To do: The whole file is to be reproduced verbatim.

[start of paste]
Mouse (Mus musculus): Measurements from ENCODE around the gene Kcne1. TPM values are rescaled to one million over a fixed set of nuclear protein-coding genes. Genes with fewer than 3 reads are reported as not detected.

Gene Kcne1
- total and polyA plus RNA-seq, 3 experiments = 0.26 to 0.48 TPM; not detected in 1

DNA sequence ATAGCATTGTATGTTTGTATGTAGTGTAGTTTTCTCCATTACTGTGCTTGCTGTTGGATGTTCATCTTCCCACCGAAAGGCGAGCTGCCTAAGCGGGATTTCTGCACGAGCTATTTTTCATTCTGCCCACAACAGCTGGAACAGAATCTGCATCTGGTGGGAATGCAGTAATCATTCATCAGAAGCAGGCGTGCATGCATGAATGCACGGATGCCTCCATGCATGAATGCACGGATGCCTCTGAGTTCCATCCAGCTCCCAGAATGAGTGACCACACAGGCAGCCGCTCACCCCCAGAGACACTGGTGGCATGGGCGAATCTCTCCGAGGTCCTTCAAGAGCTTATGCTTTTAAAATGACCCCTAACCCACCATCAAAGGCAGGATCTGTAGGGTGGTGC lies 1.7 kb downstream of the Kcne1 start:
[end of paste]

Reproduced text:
Mouse (Mus musculus): Measurements from ENCODE around the gene Kcne1. TPM values are rescaled to one million over a fixed set of nuclear protein-coding genes. Genes with fewer than 3 reads are reported as not detected.

Gene Kcne1
- total and polyA plus RNA-seq, 3 experiments = 0.26 to 0.48 TPM; not detected in 1

DNA sequence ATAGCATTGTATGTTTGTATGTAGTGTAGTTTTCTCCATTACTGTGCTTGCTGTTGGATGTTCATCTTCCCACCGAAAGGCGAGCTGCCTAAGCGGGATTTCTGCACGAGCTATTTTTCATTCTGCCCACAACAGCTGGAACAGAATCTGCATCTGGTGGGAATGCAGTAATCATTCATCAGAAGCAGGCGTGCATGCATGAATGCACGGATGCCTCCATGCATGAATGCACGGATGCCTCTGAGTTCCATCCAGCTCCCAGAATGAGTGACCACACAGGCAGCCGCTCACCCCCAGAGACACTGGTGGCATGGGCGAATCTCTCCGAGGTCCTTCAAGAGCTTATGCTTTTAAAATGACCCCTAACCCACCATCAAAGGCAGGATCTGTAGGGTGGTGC lies 1.7 kb downstream of the Kcne1 start: